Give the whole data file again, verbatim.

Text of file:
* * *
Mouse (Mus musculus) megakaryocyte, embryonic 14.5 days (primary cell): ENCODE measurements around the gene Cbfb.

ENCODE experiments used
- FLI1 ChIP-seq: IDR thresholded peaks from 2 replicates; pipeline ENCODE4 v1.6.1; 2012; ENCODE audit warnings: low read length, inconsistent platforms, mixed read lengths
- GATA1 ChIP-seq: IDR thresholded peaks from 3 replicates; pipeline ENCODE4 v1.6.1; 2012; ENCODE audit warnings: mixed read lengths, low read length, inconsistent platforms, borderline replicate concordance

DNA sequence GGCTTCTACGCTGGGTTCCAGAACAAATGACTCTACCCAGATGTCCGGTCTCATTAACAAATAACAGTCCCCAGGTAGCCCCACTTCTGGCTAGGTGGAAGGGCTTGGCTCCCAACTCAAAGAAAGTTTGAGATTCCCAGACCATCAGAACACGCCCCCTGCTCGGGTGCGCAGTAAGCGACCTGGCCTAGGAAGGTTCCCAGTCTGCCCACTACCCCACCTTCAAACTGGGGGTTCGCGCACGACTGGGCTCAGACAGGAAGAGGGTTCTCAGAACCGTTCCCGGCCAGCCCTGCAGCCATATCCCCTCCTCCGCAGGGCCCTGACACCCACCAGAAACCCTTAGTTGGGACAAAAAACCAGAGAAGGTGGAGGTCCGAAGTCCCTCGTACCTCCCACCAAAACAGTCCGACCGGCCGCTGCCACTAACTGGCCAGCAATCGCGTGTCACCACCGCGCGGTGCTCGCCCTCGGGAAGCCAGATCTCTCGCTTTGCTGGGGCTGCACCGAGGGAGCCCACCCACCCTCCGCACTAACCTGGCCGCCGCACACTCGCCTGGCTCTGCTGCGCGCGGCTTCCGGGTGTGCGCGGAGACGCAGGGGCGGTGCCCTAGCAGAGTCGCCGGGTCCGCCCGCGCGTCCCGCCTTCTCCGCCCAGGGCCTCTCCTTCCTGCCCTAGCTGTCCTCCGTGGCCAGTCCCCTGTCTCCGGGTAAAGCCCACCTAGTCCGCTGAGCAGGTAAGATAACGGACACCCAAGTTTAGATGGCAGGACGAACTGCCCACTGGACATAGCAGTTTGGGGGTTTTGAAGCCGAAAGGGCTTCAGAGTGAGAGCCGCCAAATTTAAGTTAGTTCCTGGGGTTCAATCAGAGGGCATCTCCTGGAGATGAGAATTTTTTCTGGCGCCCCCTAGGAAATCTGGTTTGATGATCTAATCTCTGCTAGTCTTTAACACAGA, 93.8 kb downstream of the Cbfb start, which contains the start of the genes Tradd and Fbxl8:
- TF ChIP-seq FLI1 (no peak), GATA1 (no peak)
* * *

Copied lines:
Mouse (Mus musculus) megakaryocyte, embryonic 14.5 days (primary cell): ENCODE measurements around the gene Cbfb.

ENCODE experiments used
- FLI1 ChIP-seq: IDR thresholded peaks from 2 replicates; pipeline ENCODE4 v1.6.1; 2012; ENCODE audit warnings: low read length, inconsistent platforms, mixed read lengths
- GATA1 ChIP-seq: IDR thresholded peaks from 3 replicates; pipeline ENCODE4 v1.6.1; 2012; ENCODE audit warnings: mixed read lengths, low read length, inconsistent platforms, borderline replicate concordance

DNA sequence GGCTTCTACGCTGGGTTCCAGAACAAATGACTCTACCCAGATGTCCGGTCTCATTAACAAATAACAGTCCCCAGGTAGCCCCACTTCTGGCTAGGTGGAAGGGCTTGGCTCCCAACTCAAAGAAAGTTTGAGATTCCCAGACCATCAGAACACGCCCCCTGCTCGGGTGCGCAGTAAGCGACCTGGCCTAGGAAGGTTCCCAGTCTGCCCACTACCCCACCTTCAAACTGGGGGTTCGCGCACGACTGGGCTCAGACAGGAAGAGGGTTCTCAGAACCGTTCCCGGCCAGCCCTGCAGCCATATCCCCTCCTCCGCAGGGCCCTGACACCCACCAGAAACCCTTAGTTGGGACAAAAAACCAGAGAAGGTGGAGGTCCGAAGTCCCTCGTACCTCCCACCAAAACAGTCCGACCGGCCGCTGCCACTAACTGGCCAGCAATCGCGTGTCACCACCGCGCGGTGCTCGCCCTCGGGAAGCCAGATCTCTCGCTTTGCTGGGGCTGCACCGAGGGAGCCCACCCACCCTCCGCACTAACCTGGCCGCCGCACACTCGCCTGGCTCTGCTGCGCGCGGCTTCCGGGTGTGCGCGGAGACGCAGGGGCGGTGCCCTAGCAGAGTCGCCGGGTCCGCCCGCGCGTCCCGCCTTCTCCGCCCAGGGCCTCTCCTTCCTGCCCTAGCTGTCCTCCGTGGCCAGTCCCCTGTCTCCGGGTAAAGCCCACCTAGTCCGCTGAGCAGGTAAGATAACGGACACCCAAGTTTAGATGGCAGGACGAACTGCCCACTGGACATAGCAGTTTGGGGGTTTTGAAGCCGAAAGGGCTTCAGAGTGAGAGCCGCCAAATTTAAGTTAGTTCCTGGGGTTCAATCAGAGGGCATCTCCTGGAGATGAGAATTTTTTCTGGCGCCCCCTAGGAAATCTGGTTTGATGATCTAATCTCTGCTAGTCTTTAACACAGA, 93.8 kb downstream of the Cbfb start, which contains the start of the genes Tradd and Fbxl8:
- TF ChIP-seq FLI1 (no peak), GATA1 (no peak)